What are my options on Request for Entry of default? 2 Answers as of October 02, 2013

I received request for Entry of default on January 31. I sent it to my attorney requesting explanation. I asked him if he had not filed the answer for demurrer, he told me that the answer was filed but the court did not set up a trial date. He did not ask the court for relief from default. Answer was supposed to be filed on January 15 but document that his assistant emailed me had a court stamp dated January 16. Though the plaintiff was served on January 15, 2013, my attorney did not do anything to vacate the default and he did not explain to me what was happening and I got evicted. Also he filed my QT in a wrong court and the judge dismissed my case on March 4, 2013. He did not re-file it in state court as was instructed by the federal judge. Isn't this considered malpractice? I had paid him but he did not work on my cases. Do I still have time to appeal? I am ready to hire another attorney to represent me. Your response will be greatly appreciated.

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Janke Legal Consulting | Bruce C. Janke
It's hard to understand from the facts provided exactly what happened. Even if a responsive pleading (answer or demurrer) was due January 15, if it was filed January 16, the court should not have thereafter entered a default. The Request to Enter Default would have to have been filed after the last day to respond but before the answer was filed. Was this an unlawful detainer case? If so, the time to appeal is either 30 or 60 days (depending on the amount of damages claimed) so, in any case, the time to appeal is long expired. Anyway, it is highly unlikely that you have any grounds for appeal, unless the clerk mistakenly entered your default after you had an answer on file. Your attorney may have committed malpractice. However, in order to prevail in a malpractice action, you have to prove you would have obtained a better result in the unlawful detainer case but for your attorney's negligence. You have not stated any facts indicating that the plaintiff did not have the right to evict you. Therefore, even if your attorney did everything correctly, you probably would have been evicted eventually anyway. You should explore this issue with your new attorney so that a decision can be made based on all of the facts.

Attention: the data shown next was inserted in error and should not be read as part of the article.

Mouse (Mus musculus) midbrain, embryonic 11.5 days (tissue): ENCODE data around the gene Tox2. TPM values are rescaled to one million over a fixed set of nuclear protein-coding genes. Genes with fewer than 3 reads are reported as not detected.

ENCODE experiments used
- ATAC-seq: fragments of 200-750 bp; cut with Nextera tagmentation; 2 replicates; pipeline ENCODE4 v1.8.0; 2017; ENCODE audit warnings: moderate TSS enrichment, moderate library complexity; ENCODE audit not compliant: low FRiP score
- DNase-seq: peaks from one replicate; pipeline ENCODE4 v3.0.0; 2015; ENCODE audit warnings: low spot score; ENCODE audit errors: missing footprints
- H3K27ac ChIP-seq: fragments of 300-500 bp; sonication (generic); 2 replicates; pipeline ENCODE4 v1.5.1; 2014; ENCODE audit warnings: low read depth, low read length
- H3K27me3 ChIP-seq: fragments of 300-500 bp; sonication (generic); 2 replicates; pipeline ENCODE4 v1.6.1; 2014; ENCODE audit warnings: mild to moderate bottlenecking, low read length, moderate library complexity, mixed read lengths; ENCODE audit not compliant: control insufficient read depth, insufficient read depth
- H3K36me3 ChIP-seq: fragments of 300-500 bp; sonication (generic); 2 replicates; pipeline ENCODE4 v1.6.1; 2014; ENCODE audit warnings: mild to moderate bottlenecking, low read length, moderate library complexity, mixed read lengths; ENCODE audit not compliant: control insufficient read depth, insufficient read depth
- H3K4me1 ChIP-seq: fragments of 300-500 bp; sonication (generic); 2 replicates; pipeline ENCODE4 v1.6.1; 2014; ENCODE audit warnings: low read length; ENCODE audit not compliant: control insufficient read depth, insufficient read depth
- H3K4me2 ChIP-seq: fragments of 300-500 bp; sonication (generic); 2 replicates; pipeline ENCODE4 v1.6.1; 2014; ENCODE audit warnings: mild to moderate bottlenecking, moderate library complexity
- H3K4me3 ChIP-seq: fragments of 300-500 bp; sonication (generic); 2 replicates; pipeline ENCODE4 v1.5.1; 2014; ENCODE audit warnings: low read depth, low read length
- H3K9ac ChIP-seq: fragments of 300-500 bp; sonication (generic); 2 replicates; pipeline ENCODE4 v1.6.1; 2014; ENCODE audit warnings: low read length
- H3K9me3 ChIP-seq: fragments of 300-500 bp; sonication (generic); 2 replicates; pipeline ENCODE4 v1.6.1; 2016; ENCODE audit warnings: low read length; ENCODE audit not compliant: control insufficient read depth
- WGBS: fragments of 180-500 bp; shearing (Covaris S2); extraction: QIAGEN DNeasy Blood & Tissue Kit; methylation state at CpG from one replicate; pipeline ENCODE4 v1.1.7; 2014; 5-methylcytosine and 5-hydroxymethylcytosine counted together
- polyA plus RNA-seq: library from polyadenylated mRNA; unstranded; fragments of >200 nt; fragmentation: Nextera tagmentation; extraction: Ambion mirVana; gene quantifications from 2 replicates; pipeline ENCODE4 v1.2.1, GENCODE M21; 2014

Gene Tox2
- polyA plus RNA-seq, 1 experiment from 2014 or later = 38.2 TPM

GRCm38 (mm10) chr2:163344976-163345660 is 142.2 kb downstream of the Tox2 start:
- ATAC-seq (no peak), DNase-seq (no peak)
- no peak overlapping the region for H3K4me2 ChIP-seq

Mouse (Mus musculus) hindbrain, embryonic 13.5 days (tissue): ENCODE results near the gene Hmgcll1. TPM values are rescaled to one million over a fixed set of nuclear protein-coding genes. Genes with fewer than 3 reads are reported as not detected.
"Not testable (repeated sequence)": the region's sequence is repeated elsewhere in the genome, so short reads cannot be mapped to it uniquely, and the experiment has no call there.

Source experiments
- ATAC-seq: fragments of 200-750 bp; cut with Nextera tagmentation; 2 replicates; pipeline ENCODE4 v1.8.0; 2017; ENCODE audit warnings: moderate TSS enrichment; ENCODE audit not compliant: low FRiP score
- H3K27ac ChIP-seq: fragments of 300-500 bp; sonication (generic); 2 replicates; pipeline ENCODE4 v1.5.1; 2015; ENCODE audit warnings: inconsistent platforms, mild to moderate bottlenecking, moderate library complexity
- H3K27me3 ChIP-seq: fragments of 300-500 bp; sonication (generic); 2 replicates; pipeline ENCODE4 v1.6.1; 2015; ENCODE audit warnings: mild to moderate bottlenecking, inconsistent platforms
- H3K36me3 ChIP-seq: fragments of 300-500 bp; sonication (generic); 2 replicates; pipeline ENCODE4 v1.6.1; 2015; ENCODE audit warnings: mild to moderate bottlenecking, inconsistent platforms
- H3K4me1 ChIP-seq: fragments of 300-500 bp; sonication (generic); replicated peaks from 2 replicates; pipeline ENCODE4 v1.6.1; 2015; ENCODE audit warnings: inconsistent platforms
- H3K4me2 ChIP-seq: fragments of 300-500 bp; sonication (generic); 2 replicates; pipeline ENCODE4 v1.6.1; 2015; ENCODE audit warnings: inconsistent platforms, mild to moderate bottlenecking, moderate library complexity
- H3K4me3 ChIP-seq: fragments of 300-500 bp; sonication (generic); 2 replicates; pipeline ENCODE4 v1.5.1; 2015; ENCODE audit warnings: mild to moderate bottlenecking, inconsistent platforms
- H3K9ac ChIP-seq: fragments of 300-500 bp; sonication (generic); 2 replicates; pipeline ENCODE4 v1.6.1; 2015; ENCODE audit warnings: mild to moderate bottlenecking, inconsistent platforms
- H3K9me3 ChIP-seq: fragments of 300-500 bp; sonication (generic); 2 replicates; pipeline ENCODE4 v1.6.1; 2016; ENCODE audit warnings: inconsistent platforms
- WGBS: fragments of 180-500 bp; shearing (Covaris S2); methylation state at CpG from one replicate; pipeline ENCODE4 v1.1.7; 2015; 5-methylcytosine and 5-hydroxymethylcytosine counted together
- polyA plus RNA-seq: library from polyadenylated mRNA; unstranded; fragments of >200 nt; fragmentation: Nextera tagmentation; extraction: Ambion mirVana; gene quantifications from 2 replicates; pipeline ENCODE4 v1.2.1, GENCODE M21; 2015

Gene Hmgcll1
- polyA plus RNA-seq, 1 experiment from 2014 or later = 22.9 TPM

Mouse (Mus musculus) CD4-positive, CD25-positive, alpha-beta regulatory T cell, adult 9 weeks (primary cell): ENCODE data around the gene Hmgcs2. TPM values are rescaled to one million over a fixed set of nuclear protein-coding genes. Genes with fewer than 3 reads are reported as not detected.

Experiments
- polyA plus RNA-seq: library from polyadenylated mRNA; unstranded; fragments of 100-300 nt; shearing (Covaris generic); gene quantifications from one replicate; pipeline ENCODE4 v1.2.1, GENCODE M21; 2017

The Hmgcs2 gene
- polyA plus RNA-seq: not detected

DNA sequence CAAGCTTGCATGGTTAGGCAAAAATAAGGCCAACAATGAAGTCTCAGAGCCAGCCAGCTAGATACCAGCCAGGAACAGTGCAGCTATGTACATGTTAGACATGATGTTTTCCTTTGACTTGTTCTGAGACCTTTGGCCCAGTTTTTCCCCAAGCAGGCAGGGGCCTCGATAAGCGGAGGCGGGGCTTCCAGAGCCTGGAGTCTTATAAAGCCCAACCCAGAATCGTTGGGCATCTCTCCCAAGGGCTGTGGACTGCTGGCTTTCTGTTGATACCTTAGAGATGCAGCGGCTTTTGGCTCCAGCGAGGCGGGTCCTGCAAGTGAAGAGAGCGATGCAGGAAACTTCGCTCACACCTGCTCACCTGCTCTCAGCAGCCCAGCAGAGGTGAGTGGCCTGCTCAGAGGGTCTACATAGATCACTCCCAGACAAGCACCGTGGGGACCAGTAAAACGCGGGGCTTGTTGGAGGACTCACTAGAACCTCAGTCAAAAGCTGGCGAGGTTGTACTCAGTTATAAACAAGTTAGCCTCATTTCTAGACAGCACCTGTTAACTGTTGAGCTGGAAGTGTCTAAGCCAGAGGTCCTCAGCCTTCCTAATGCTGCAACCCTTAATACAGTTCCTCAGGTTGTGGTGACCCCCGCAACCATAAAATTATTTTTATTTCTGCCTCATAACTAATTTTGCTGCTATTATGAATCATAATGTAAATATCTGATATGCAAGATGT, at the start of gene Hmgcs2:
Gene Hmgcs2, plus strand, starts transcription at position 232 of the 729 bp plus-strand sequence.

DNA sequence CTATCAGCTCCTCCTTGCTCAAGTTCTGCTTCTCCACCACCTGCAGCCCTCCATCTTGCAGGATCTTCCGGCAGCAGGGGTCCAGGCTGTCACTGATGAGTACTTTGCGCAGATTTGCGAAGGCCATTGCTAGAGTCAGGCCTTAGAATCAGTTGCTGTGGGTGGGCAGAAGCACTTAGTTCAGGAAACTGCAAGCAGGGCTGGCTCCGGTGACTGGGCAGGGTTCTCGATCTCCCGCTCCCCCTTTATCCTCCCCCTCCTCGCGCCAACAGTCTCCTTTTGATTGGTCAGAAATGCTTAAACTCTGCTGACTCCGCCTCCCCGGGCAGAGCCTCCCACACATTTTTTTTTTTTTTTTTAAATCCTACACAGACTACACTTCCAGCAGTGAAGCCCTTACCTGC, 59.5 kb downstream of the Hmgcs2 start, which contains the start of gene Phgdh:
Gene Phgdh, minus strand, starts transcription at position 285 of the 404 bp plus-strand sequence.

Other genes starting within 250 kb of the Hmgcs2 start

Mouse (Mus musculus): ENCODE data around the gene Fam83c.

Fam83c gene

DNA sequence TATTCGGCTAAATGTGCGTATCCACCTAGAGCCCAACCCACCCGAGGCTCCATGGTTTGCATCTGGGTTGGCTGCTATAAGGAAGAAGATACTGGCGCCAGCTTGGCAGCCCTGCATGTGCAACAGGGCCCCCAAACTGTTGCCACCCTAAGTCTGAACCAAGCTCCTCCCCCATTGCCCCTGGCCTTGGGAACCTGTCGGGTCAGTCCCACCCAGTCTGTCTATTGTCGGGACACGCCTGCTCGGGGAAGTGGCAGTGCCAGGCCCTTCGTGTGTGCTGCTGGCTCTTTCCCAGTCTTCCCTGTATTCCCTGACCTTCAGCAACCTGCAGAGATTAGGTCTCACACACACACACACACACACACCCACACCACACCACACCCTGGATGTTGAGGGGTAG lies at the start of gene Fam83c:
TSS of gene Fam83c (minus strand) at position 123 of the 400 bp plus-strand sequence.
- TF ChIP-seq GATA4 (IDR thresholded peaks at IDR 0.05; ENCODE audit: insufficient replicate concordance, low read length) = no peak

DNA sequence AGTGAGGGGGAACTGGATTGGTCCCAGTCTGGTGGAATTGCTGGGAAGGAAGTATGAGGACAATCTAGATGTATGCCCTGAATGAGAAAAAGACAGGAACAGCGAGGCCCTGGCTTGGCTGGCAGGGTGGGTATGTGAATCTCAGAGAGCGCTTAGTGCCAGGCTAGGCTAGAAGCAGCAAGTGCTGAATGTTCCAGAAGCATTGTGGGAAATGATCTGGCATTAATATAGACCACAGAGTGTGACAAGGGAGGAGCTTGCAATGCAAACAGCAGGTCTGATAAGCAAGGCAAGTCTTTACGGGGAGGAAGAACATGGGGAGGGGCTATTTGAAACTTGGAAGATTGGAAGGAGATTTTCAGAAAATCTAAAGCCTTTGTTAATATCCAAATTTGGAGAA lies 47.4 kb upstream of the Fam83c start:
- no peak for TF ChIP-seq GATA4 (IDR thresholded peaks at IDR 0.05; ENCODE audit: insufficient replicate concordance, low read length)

Answer Applies to: California
Replied: 10/2/2013
Law Offices of Linda Rose Fessler | Linda Fessler
It will probably be too late to file an appeal. At the very least, you should get your money back from him. It sounds as if you also may have a malpractice case.
Answer Applies to: California
Replied: 10/2/2013
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